Raleigh Ecological Services Field Office
Conserving the Nature of America

Bunched Arrowhead (Sagittaria fasciculata)

Bunched Arrowhead. Credit: USFWS

Bunched Arrowhead. Credit: USFWS

Family: Water plantain (Alismataceae)

Federal Status: Endangered, July 25, 1979

Best Search Time: Mid-May through July

Description: Bunched arrowhead is a small herbaceous plant growing 15 - 16 inches (in) (38 – 41 centimeters; cm) tall in saturated soils. It’s the only Sagittaria species in the Southern Appalachians that does not have arrowhead-shaped leaves. Emergent leaves are broad and tapered at the tip and up to 12 inches (in) (30 centimeters; cm) long and 1 – 2 in (2.5 - 5.1 cm) wide. The white flowers begin blooming in mid-May and continue through July. The fruits mature a few weeks after flowering.

Habitat: Bunched arrowhead occurs in undisturbed sites that are typically located just below the origin of slow, clean, continuous seeps on gently sloping terrain in deciduous woodlands.

Distribution: Bunched arrowhead is known from the upstate of South Carolina and southwestern North Carolina.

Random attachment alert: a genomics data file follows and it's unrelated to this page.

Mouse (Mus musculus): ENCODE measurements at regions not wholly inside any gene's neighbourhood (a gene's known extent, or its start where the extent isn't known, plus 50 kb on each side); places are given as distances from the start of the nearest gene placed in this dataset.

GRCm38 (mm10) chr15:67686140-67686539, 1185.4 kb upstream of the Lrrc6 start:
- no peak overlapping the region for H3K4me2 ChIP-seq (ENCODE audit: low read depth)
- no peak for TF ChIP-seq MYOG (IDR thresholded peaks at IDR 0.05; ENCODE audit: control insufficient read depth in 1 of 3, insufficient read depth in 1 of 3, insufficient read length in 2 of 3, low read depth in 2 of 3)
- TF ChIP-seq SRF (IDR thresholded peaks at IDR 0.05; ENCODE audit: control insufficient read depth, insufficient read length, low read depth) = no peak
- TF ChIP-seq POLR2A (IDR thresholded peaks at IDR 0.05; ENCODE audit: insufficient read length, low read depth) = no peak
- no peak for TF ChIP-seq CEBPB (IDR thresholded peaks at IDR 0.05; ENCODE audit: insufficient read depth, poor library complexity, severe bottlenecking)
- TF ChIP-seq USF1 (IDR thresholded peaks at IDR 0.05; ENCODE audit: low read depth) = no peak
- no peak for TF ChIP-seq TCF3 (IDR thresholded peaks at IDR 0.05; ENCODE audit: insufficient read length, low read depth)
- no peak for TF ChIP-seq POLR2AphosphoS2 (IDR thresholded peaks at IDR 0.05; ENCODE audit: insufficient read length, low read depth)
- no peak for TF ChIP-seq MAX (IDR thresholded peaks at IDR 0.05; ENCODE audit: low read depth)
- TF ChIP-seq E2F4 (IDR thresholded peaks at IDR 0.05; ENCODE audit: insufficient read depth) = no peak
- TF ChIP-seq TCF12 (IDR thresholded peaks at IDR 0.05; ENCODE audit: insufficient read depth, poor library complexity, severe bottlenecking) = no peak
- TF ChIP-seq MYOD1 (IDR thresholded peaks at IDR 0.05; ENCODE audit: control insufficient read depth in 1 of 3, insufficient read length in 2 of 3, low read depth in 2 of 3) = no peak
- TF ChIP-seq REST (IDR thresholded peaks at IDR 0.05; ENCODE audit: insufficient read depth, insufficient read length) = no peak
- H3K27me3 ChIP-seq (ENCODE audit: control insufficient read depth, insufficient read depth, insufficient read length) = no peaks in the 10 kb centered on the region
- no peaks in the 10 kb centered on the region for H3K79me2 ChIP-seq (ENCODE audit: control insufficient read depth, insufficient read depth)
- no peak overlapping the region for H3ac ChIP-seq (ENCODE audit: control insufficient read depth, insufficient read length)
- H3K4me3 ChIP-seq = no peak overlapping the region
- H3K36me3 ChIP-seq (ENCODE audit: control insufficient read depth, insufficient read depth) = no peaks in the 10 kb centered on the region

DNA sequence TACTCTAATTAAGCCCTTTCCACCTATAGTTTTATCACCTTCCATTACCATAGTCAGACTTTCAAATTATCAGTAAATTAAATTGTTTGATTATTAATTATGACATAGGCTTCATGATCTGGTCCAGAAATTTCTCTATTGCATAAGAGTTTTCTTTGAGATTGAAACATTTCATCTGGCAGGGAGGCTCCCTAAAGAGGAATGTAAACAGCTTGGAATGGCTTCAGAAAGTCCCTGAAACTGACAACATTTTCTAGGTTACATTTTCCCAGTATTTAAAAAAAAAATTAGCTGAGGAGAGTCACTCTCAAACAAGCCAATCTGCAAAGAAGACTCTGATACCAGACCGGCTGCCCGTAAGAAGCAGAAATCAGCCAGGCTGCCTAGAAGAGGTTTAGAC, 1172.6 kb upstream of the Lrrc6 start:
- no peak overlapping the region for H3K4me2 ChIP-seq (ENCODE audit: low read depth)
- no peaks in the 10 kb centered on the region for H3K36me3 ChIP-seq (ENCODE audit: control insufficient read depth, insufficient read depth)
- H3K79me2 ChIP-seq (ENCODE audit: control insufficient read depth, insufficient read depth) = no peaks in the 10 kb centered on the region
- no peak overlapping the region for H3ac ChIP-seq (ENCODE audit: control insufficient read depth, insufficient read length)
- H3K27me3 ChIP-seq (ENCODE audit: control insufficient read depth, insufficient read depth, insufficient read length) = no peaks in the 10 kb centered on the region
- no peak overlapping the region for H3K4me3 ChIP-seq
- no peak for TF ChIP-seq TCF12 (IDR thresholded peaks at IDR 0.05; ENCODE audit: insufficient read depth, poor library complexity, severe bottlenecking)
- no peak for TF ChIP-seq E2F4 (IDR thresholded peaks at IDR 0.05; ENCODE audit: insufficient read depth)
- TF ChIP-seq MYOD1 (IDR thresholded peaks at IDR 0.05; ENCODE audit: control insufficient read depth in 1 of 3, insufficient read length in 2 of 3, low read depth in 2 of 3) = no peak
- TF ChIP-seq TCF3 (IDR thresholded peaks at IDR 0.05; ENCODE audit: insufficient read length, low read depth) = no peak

Threats: The primary factor determining the rarity of Bunched arrowhead is the current rarity of its required habitat. The seepage habitat in which Bunched arrowhead occurs is extremely threatened, and remaining Bunched arrowhead populations are threatened by residential and industrial development, conversion to pasture, and invasive exotic species.


Buchanan, M.F. and J.T. Finnegan. 2010. Natural Heritage Program List of the Rare Plant Species of North Carolina. N.C. Natural Heritage Program, Raleigh, NC.

U.S. Fish and Wildlife Service. 1983. Bunched Arrowhead Recovery Plan. U.S. Fish and Wildlife Service, Atlanta, GA. 37 pp.

For More Information on Bunched Arrowhead...

Species Contact:

Rebekah Reid, Botanist, 828-258-3939 ext. 238 Rebekah_Reid@fws.gov

Species profile revised on January 11, 2018.

Last Updated: August 24, 2017